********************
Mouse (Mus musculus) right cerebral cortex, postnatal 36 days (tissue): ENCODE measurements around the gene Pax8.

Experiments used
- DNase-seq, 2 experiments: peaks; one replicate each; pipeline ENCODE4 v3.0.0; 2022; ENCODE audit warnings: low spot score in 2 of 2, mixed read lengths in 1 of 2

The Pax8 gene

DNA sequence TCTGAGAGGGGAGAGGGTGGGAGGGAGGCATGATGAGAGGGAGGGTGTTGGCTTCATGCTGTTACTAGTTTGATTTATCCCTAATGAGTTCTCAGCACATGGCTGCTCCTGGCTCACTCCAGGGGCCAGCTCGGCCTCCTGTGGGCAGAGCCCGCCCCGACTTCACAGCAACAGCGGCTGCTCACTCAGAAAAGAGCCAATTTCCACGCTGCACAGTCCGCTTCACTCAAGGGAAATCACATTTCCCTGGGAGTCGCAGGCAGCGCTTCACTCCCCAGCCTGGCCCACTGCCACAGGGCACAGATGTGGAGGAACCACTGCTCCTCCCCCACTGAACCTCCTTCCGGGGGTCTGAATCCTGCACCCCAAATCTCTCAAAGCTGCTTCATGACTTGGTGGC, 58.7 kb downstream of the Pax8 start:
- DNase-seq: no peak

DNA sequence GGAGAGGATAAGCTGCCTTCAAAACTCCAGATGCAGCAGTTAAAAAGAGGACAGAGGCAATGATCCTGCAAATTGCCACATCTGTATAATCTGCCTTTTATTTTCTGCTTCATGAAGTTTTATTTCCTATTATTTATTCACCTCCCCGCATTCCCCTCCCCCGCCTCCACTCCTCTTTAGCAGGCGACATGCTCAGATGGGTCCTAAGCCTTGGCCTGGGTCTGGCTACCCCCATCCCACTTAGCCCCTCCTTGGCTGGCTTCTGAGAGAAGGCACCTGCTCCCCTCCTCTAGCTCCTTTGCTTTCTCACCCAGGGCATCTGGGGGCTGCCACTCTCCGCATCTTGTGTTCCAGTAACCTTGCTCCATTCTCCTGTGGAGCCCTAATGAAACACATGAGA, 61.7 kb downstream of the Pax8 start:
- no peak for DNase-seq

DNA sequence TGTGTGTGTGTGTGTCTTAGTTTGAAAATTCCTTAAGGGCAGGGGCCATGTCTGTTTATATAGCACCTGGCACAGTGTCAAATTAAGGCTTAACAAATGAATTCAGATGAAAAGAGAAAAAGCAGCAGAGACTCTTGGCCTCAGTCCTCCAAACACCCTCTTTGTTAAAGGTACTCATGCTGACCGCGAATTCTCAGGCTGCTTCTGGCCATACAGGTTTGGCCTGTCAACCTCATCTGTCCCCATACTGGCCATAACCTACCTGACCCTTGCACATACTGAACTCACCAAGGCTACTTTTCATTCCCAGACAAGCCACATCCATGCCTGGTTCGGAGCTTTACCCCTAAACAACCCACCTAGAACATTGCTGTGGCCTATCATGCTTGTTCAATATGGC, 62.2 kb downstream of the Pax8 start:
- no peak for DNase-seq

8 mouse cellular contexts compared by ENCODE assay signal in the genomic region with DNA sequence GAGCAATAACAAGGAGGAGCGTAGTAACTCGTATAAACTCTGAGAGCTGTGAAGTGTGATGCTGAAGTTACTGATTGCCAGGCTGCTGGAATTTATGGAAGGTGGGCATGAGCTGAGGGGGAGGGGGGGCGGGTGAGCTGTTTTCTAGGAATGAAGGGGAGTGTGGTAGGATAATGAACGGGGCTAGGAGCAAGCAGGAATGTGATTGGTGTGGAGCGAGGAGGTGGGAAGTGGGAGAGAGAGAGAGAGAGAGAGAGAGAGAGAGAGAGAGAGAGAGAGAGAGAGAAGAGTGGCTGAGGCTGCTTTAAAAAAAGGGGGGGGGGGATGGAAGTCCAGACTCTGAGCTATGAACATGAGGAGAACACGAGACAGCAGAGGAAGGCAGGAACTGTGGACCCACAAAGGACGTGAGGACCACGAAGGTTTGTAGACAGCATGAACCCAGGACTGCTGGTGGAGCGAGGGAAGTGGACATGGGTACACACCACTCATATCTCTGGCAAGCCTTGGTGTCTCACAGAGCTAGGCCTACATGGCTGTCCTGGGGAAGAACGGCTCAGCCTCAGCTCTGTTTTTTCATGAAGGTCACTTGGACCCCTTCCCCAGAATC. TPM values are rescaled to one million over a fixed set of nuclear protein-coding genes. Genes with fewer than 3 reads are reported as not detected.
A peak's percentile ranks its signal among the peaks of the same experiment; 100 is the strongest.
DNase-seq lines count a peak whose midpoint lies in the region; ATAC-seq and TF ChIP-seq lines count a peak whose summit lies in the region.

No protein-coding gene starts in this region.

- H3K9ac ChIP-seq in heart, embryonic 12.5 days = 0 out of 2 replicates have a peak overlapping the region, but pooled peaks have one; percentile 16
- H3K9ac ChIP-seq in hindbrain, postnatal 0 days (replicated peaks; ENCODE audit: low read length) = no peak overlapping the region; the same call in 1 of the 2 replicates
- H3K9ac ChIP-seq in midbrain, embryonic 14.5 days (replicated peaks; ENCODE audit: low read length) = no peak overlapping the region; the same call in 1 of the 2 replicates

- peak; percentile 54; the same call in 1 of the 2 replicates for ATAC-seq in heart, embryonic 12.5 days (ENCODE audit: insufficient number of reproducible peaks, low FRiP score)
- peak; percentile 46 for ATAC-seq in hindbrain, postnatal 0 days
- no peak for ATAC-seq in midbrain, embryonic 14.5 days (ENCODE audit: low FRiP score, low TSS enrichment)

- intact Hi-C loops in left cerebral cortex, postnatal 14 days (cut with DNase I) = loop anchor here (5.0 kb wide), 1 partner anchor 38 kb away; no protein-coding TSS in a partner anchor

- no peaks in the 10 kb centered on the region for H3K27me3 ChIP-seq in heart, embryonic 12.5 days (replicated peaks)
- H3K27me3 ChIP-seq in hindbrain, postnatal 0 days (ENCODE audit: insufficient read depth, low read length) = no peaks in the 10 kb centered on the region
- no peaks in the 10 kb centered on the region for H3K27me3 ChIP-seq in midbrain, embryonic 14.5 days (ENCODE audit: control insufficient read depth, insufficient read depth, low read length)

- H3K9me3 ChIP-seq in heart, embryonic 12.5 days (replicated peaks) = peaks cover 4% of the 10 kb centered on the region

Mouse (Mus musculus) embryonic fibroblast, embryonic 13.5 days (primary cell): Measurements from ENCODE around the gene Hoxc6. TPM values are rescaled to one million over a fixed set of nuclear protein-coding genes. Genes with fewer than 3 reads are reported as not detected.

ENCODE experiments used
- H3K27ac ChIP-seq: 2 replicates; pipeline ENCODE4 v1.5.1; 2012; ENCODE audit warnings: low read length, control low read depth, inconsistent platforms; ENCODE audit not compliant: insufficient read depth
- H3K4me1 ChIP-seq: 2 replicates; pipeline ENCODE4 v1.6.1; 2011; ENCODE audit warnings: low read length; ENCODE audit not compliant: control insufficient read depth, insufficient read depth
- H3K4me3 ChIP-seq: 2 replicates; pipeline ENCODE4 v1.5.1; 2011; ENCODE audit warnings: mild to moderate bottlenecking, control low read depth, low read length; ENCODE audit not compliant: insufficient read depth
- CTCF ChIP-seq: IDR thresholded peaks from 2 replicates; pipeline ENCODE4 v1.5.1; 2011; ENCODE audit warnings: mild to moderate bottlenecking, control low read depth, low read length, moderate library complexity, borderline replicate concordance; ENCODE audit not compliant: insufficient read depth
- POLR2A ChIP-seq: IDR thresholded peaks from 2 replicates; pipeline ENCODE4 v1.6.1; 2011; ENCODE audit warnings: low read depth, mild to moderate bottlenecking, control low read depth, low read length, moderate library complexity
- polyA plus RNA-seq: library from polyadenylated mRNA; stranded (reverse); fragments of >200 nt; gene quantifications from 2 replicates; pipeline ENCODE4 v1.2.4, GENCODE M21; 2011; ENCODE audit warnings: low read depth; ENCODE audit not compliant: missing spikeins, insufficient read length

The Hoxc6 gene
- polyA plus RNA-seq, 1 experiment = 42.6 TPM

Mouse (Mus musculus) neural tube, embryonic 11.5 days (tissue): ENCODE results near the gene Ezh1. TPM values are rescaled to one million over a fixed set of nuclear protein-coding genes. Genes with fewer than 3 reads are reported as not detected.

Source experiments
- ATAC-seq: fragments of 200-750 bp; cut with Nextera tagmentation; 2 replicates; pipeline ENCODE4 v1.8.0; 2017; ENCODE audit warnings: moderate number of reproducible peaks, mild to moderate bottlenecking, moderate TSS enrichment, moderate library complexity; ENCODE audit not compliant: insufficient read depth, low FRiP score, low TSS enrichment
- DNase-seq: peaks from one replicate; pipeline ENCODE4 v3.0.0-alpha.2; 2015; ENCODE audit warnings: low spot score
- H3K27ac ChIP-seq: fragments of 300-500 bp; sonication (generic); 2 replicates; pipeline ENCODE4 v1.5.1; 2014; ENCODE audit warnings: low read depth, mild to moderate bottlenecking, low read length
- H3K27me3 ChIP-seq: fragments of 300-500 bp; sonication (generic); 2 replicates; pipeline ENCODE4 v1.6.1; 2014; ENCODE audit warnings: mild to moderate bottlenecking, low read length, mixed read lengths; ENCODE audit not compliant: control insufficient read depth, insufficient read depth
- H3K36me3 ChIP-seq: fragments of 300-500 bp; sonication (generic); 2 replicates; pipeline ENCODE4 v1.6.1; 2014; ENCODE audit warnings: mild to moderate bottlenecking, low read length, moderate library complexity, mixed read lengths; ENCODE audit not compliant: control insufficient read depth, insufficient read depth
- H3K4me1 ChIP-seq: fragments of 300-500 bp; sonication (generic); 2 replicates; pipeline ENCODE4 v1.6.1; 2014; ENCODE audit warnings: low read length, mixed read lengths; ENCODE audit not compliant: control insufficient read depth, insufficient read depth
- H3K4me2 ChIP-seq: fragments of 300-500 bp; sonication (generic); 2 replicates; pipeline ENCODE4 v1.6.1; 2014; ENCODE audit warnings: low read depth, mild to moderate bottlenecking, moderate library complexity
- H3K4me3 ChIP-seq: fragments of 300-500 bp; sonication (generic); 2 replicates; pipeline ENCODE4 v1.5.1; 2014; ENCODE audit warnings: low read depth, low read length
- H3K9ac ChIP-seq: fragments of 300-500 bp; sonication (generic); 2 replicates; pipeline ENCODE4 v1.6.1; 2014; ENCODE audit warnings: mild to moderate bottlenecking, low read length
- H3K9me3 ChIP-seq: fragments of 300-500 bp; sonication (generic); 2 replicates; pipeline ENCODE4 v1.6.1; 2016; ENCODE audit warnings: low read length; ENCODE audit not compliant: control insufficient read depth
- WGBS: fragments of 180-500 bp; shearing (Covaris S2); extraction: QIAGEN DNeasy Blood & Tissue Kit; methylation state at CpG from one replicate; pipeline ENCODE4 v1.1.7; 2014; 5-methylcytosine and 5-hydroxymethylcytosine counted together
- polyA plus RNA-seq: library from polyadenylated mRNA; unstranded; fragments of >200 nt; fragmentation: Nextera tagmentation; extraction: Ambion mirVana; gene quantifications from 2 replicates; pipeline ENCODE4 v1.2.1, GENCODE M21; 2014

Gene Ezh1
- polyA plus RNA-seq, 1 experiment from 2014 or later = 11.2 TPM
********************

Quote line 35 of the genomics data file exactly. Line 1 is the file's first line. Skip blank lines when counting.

- polyA plus RNA-seq, 1 experiment = 42.6 TPM